• A61K47/30Macromolecular organic or inorganic compounds, e.g. inorganic polyphosphates
    • A61K47/32Macromolecular compounds obtained by reactions only involving carbon-to-carbon unsaturated bonds, e.g. carbomers, poly(meth)acrylates, or polyvinyl pyrrolidone
    • AHUMAN NECESSITIES
    • A61MEDICAL OR VETERINARY SCIENCE; HYGIENE
    • A61KPREPARATIONS FOR MEDICAL, DENTAL, OR TOILET PURPOSES
    • A61K47/00Medicinal preparations characterised by the non-active ingredients used, e.g. carriers or inert additives; Targeting or modifying agents chemically bound to the active ingredient
    • A61K47/30Macromolecular organic or inorganic compounds, e.g. inorganic polyphosphates
    • A61K47/34Macromolecular compounds obtained otherwise than by reactions only involving carbon-to-carbon unsaturated bonds, e.g. polyesters, polyamino acids, polysiloxanes, polyphosphazines, copolymers of polyalkylene glycol or poloxamers
    • AHUMAN NECESSITIES
    • A61MEDICAL OR VETERINARY SCIENCE; HYGIENE
    • A61KPREPARATIONS FOR MEDICAL, DENTAL, OR TOILET PURPOSES
    • A61K47/00Medicinal preparations characterised by the non-active ingredients used, e.g. carriers or inert additives; Targeting or modifying agents chemically bound to the active ingredient
    • A61K47/44Oils, fats or waxes according to two or more groups of A61K47/02-A61K47/42; Natural or modified natural oils, fats or waxes, e.g. castor oil, polyethoxylated castor oil, montan wax, lignite, shellac, rosin, beeswax or lanolin
    • AHUMAN NECESSITIES
    • A61MEDICAL OR VETERINARY SCIENCE; HYGIENE
    • A61KPREPARATIONS FOR MEDICAL, DENTAL, OR TOILET PURPOSES
    • A61K9/00Medicinal preparations characterised by special physical form
    • A61K9/0087Galenical forms not covered by A61K9/02 - A61K9/7023
    • A61K9/0092Hollow drug-filled fibres, tubes of the core-shell type, coated fibres, coated rods, microtubules, nanotubes
    • AHUMAN NECESSITIES
    • A61MEDICAL OR VETERINARY SCIENCE; HYGIENE
    • A61KPREPARATIONS FOR MEDICAL, DENTAL, OR TOILET PURPOSES
    • A61K9/00Medicinal preparations characterised by special physical form
    • A61K9/06Ointments; Bases therefor; Other semi-solid forms, e.g. creams, sticks, gels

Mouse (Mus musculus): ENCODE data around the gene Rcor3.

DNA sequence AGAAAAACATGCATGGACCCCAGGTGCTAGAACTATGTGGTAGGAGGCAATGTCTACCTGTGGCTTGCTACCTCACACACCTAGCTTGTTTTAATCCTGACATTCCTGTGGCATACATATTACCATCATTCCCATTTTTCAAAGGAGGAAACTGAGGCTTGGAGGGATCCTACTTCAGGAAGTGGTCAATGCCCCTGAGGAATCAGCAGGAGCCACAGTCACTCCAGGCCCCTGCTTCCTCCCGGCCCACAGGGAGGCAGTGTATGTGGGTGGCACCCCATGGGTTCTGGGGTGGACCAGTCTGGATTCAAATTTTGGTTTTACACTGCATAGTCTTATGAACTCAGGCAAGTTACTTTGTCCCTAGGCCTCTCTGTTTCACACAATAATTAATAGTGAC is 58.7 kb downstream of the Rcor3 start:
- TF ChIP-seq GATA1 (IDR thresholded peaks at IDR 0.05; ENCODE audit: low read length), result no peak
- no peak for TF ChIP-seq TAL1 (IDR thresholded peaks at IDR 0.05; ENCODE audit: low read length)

• AHUMAN NECESSITIES
    • A61MEDICAL OR VETERINARY SCIENCE; HYGIENE
    • A61KPREPARATIONS FOR MEDICAL, DENTAL, OR TOILET PURPOSES
    • A61K9/00Medicinal preparations characterised by special physical form
    • A61K9/14Particulate form, e.g. powders, Processes for size reducing of pure drugs or the resulting products, Pure drug nanoparticles
    • A61K9/16Agglomerates; Granulates; Microbeadlets ; Microspheres; Pellets; Solid products obtained by spray drying, spray freeze drying, spray congealing,(multiple) emulsion solvent evaporation or extraction
    • A61K9/1605Excipients; Inactive ingredients
    • A61K9/1629Organic macromolecular compounds
    • A61K9/1641Organic macromolecular compounds obtained otherwise than by reactions only involving carbon-to-carbon unsaturated bonds, e.g. polyethylene glycol, poloxamers
    • A61K9/1647Polyesters, e.g. poly(lactide-co-glycolide)

Abstract

A ready-to use, stable, gelled polymer droplet-in-oil dispersion is described which helps in in-situ formation of a multitude of small solid, semisolid, or gelled microcarriers. The dispersion is placed into a body in a semisolid form and cures to form the delivery system in-situ. The process for making such a dispersion comprises the steps of (i) dissolving a polymer in a biocompatible solvent at an elevated temperature to form a polymer solution, (ii) preparing a second oil phase solution of a biocompatible oil and a biocompatible emulsifier at an elevated temperature, (iii) mixing the polymer solution with the oil phase solution at an elevated temperature and subsequently cooling to refrigeration temperature. Placing the gelled dispersion within a body produces the microcarrier delivery system in-situ. The composition of a syringeable, biodegradable dispersion incorporating an effective level of a biologically active agent before injection into a body provides a novel controlled delivery system of drugs for healthcare applications.

Description

    FIELD OF THE INVENTION
  • This invention relates to a novel in-situ forming controlled release microcarrier delivery system provided by a gelled composition for controlled delivery of biologically active or bioinactive materials. The gelled composition comprises a polymer, an organic solvent, an oil, and an emulsifier resulting in a ready-to-use, gelled, syringeable, solution-in-oil dispersion. This invention also relates to a process by which the composition incorporating the biologically active agent or bioinactive material is made. The use of the polymer microcarrier system and the composition for healthcare applications is also described. [0001]
  • BACKGROUND OF THE INVENTION